Ketchikan doesn’t usually have a 24-hour homeless shelter. Both downtown facilities are ordinarily closed for large parts of the day.
But that changed earlier this month — at least temporarily — because of the COVID-19 pandemic. Ketchikan’s shuttered rec center is now a shelter that allows some of the community’s most vulnerable people to practice social distancing.
Ketchikan’s borough recreation center is usually a place for people to work on their physical fitness. But as part of the effort to slow the spread of the coronavirus, it’s been closed to the public since mid-March
More recently, it’s started to serve a different kind of health need: giving Ketchikan’s homeless a safe place to ride out the coronavirus pandemic.
“This is the most awesome thing that you can imagine up here: perfect, beautiful cots to lie on, army blankets, all the staff — even the girls that are packing guns are nice,” emergency shelter resident Paul Goble told KRBD in a video call Thursday evening. He said he’s spent many nights at First City Homeless Services’ Overnight Warming Center in a downtown Ketchikan church basement. He said people usually get along, but it can be cramped.
“Sometimes you’re playing footsies with somebody,” he said.
At the much larger rec center, Goble said he has room to spread out. Some 30 cots — appropriately spaced, of course — now occupy the basketball court.
But Goble says the biggest benefit is that unlike the downtown shelter, the emergency shelter at the rec center is open 24 hours a day.
“It’s comforting. That’s the best way I can put it,” he said. “It’s comforting not having to worry about packing your bags up every morning and finding a place to stash them and stuff like that.”
But to keep the rec center running around the clock, the staff had to expand considerably.
That’s good news for new hire Randy Rees. Ordinarily, he’d be working at one of Ketchikan’s many restaurants. But with dine-in service restricted and many restaurants closed for the foreseeable future, Rees said he jumped at the opportunity.
“It’s definitely been nice — before this, it was just, like, weeks of just sitting at home,” he said.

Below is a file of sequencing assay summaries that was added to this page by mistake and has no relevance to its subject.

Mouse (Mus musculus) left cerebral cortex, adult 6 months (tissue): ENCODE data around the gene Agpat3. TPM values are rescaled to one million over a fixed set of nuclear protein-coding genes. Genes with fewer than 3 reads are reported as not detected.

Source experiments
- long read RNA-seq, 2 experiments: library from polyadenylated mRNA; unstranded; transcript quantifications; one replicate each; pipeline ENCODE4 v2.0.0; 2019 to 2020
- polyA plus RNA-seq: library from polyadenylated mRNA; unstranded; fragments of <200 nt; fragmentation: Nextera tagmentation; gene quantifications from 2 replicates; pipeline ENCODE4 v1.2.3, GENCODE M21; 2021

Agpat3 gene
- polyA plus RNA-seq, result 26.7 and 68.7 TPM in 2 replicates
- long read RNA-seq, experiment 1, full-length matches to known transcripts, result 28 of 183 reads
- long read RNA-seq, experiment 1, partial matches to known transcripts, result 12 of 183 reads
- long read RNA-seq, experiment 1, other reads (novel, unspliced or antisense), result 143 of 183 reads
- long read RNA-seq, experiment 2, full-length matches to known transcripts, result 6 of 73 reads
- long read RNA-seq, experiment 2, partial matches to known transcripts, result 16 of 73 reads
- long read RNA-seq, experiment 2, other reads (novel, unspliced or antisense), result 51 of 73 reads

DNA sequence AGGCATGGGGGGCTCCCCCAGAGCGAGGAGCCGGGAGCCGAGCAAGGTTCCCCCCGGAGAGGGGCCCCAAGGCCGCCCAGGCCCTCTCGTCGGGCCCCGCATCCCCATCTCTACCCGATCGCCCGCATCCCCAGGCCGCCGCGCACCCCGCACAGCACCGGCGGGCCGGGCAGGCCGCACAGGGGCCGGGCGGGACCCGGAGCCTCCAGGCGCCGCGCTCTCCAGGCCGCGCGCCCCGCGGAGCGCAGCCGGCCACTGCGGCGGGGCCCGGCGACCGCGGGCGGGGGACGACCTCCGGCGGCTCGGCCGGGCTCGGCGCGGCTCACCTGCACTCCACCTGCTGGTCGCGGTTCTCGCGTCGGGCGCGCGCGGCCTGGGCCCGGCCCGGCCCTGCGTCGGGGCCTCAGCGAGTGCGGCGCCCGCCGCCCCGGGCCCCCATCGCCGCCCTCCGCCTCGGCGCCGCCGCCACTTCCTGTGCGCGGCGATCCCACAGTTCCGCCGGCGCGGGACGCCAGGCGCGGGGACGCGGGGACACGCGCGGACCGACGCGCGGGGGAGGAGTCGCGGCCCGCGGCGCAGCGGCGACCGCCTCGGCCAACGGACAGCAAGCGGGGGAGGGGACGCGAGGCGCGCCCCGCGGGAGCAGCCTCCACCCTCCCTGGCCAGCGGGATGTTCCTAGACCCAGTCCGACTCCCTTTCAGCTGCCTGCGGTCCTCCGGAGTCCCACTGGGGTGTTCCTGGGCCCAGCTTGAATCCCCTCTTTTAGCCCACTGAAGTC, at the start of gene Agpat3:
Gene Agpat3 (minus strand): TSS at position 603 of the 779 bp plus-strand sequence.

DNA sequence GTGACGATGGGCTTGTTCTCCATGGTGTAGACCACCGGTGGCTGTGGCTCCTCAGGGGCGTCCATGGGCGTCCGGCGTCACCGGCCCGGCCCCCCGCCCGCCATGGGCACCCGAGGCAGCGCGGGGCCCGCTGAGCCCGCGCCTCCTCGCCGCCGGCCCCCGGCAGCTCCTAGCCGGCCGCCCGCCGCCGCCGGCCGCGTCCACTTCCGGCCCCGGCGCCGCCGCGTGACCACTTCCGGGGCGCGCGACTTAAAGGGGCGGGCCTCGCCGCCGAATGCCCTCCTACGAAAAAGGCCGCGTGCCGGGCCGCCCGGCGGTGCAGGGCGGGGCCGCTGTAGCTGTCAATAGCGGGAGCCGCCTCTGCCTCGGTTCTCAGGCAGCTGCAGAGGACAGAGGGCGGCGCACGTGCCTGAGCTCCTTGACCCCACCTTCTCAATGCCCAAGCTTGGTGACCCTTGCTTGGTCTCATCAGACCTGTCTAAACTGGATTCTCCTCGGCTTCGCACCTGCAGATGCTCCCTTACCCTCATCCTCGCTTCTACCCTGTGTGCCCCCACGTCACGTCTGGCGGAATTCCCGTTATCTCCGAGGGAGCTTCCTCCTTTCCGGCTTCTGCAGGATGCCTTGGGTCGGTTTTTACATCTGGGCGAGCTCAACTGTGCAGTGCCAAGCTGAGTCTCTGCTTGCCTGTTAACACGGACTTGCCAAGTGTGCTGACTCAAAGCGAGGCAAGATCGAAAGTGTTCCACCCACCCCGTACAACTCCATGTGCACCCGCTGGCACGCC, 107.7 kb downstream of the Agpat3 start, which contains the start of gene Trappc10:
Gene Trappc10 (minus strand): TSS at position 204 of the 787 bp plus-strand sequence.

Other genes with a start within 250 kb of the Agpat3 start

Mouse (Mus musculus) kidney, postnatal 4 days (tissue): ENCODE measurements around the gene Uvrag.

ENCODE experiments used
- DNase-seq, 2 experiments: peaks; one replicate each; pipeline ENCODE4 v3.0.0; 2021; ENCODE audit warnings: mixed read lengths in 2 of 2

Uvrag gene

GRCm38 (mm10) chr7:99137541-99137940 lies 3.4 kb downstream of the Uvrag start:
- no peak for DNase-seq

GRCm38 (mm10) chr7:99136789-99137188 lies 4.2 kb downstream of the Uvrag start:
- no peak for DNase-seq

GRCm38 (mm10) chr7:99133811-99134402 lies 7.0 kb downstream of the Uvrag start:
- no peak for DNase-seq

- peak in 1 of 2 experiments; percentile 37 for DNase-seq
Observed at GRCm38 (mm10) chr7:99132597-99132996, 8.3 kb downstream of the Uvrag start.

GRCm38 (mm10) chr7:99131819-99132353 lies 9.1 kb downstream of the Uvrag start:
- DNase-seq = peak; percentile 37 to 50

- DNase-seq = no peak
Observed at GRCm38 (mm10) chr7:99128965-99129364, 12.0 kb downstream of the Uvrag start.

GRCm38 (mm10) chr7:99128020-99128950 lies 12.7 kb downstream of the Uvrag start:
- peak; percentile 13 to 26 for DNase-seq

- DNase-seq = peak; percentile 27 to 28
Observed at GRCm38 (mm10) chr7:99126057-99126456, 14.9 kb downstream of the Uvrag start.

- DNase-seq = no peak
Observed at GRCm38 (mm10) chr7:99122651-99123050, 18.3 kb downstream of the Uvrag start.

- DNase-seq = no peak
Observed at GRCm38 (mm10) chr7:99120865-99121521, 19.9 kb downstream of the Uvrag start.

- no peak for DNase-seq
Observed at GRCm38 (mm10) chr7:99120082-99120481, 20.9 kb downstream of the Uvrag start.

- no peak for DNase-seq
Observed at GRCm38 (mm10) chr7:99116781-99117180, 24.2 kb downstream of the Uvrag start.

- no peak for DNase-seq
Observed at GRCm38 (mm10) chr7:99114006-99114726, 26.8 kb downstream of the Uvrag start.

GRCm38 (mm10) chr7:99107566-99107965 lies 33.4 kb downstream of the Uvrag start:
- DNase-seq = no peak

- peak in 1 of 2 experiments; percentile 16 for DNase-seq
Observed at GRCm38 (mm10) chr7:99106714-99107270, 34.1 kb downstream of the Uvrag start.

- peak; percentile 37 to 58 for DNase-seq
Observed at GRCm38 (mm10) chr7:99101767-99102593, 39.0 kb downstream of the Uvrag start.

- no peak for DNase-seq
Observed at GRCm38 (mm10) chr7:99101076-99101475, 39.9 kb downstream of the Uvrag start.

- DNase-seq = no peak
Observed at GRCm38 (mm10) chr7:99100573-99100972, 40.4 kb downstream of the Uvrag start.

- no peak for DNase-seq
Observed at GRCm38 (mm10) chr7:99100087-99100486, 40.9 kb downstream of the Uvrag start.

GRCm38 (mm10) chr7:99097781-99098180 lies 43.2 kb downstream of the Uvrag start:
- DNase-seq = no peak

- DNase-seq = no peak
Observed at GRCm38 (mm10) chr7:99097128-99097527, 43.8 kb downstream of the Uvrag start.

He’s getting a lot more than a paycheck out of his new job supervising the shelter’s participants, he said.
“It’s also really nice, like very purposeful work,” he said. “And helping the community and stuff — taking it really seriously but we’re also having a good time, trying to keep everybody really mellow and low energy — but happy.”
First City Homeless Services’ Donita O’Dell said moving the shelter to the rec center hasn’t been easy.
“It’s definitely a learning curve for all of us,” she said. “Nothing on this scale has ever been tried in Ketchikan.”
One new challenge is making sure everyone at the rec center is healthy. She says staff use a non-contact thermometer to monitor for fevers. If anyone’s temperature is too high, they’re put in isolation in one of the rec center’s racquetball courts.
And that plan has already been put to use — one participant showed a normal temperature when he first entered the shelter, but started showing symptoms during a regular screening.
“Later on when we did another random, going around doing temperature scans, he scanned a little high,” O’Dell said. “So we were able to contact public health and the EOC and get the ball rolling. So he was tested the next morning for COVID-19.”
As of Friday, she said that test is still pending, and the participant remained isolated in the racquetball court. O’Dell said a nurse is monitoring his condition, and he’ll stay in isolation until he’s cleared by health officials.
But he — and dozens of others without a home — now have a place to stay until at least May 15.
The emergency shelter at the rec center accepts new participants between 7 a.m. and 10 p.m. It’s located at 601 Schoenbar Road and can be accessed on the Green Line bus.
The Park Avenue Temporary Home, or PATH, is also now open 24 hours a day and taking new participants between 5 and 8 p.m. But PATH staff ask those with a recent travel history or respiratory symptoms like a fever or cough to use the rec center instead.